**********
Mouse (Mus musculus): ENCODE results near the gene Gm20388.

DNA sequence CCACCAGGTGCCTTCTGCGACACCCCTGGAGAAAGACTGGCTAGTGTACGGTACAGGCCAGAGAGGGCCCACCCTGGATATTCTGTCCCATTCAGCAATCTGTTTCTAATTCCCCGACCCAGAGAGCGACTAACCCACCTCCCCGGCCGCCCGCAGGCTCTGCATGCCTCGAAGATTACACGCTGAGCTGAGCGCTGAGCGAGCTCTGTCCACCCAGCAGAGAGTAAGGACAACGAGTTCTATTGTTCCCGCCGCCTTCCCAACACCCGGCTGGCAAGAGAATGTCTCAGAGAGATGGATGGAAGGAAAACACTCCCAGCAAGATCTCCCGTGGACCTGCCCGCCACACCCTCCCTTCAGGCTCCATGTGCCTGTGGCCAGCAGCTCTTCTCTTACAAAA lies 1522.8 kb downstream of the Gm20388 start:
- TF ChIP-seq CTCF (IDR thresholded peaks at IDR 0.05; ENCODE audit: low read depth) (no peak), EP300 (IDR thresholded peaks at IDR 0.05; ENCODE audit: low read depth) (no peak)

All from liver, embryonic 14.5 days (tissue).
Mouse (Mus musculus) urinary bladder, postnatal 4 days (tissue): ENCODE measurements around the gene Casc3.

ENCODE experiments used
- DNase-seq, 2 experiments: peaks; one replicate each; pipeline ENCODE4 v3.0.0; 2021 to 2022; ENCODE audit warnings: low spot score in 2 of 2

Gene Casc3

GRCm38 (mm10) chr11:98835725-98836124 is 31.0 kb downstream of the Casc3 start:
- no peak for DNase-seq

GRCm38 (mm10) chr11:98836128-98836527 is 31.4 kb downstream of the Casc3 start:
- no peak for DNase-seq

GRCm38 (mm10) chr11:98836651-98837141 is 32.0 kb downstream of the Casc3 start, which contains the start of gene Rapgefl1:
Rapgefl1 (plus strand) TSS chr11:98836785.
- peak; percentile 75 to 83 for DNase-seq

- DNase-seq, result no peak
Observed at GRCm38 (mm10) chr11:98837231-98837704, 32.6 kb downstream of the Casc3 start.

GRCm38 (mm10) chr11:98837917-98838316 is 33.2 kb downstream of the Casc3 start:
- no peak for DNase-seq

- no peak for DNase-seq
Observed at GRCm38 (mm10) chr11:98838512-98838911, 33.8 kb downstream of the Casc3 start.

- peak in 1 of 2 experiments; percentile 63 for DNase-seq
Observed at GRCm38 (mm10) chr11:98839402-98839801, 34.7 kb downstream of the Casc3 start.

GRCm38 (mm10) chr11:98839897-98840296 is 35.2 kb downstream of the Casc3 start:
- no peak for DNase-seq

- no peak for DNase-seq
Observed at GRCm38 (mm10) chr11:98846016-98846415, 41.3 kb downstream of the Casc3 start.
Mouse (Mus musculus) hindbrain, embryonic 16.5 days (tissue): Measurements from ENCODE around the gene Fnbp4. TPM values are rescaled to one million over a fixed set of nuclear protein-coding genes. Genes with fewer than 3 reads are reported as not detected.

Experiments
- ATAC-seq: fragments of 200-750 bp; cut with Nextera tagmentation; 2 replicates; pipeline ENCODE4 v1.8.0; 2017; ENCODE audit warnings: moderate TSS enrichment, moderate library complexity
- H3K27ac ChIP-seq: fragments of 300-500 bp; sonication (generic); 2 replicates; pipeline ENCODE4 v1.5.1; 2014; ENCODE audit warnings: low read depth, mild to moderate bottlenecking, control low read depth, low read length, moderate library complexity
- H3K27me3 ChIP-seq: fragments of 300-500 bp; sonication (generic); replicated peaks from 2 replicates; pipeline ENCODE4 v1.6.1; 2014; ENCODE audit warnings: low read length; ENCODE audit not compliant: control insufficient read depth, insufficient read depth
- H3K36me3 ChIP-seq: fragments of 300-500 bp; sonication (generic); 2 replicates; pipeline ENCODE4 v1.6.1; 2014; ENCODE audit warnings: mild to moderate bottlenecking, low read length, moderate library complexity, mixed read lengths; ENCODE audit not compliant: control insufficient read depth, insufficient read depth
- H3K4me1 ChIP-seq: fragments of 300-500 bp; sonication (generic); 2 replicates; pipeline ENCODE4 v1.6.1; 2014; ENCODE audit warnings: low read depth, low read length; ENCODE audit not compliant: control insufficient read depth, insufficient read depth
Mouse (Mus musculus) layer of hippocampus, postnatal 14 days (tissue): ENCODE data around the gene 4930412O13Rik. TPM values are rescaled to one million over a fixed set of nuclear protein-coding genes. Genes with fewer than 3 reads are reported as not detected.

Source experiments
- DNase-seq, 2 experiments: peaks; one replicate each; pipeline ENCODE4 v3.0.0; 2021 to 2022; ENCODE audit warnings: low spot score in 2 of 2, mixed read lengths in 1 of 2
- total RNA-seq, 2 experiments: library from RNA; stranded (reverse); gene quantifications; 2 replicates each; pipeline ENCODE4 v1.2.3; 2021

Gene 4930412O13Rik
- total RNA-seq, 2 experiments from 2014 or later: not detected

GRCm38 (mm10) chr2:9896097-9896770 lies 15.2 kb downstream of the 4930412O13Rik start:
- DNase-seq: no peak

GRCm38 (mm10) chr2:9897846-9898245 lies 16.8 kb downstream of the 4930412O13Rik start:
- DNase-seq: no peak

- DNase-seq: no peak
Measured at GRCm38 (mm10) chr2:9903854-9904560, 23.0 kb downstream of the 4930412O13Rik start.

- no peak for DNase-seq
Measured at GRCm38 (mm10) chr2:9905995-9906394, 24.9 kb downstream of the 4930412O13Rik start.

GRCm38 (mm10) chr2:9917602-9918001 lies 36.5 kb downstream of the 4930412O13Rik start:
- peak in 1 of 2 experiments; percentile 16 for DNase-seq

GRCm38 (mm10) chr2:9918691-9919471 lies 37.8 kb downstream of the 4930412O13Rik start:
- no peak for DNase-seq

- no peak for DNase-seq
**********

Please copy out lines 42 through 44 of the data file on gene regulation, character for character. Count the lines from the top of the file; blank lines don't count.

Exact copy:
- DNase-seq: no peak

GRCm38 (mm10) chr2:9897846-9898245 lies 16.8 kb downstream of the 4930412O13Rik start:
- DNase-seq: no peak